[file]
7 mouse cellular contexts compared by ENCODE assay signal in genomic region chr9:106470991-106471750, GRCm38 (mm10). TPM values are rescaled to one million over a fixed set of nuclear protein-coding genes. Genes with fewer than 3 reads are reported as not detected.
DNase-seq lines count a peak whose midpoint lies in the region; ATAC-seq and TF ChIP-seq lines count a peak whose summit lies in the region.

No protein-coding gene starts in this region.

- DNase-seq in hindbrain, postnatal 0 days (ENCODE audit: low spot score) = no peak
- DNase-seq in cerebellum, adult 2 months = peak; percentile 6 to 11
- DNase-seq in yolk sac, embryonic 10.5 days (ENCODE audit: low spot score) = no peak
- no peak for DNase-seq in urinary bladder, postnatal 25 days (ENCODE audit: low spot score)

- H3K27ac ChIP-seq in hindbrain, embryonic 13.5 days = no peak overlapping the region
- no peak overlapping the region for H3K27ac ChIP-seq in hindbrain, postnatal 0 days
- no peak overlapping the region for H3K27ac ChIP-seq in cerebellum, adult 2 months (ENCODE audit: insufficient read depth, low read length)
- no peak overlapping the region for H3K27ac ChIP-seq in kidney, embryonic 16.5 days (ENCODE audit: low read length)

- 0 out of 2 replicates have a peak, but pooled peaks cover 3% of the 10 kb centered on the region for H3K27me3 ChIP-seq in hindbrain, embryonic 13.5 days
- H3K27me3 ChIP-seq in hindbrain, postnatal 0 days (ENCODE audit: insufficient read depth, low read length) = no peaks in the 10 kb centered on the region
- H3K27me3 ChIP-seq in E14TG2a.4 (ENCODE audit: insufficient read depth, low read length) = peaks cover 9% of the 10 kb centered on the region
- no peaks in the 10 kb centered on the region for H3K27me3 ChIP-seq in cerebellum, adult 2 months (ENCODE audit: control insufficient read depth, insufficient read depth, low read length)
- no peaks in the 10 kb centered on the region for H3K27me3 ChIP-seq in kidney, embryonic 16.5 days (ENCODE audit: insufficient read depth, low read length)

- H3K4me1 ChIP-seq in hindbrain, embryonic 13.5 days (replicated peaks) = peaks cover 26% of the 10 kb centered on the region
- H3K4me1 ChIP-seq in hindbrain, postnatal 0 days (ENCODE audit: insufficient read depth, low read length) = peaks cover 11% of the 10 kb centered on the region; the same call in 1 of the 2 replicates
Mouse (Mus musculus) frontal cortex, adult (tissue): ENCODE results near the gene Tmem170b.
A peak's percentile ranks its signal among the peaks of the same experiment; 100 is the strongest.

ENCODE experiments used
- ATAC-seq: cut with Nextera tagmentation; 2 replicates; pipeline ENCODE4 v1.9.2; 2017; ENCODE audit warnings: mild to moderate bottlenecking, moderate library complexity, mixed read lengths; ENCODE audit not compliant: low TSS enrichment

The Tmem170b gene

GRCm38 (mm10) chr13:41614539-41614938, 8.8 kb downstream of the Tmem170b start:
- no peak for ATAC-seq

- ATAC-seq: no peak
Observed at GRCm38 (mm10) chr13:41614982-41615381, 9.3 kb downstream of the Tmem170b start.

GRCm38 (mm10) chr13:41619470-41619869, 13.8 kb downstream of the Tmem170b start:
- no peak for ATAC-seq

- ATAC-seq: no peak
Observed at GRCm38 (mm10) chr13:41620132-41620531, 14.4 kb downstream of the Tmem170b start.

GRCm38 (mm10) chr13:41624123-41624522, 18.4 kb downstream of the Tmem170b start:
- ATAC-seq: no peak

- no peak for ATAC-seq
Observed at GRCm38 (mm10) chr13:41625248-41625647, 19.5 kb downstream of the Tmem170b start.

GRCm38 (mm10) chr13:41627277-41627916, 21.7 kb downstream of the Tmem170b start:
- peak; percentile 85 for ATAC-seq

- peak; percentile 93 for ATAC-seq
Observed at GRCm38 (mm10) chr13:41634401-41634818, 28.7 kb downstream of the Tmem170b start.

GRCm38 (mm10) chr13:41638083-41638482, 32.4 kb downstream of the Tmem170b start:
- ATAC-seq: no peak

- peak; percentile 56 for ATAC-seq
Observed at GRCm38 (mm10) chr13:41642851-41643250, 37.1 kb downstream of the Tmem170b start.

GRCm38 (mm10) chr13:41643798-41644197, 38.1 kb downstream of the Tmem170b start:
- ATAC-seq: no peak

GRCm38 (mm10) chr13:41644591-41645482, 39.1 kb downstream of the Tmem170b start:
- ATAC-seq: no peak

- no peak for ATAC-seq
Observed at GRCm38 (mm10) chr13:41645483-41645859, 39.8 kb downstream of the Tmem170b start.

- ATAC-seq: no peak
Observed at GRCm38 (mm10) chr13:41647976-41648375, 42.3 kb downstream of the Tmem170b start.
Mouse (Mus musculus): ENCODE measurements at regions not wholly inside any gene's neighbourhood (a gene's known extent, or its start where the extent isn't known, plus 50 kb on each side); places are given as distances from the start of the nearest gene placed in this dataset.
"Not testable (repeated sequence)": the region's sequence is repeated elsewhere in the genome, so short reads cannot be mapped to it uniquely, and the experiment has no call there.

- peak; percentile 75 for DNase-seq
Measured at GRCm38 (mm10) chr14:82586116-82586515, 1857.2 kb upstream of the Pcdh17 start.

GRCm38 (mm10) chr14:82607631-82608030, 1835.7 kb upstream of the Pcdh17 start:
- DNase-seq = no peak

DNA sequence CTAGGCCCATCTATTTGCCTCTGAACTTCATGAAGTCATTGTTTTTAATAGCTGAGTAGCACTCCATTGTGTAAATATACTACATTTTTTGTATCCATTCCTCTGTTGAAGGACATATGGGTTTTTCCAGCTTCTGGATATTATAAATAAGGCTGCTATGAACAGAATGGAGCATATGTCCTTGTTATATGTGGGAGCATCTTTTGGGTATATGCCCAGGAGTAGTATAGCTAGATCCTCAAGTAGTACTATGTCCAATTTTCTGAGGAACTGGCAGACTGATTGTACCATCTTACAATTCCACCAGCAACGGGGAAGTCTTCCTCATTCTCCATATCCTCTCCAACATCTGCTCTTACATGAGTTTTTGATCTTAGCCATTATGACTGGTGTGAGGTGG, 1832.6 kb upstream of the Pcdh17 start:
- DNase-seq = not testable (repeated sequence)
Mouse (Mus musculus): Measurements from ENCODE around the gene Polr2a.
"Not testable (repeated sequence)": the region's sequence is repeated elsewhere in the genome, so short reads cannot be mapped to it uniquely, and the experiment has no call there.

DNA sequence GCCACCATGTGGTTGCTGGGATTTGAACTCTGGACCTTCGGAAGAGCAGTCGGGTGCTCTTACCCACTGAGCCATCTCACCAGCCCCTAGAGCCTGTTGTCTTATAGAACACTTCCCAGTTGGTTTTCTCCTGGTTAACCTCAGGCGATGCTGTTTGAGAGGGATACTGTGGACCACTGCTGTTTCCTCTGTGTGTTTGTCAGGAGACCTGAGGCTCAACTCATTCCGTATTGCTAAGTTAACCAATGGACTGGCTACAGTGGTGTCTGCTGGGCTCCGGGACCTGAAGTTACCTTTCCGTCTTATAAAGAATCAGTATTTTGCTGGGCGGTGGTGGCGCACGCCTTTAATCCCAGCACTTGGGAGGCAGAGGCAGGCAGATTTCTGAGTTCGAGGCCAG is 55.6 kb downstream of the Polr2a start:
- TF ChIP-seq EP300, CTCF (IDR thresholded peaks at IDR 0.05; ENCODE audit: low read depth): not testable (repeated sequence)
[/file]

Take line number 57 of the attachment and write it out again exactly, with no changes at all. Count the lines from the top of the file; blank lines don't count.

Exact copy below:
- DNase-seq = no peak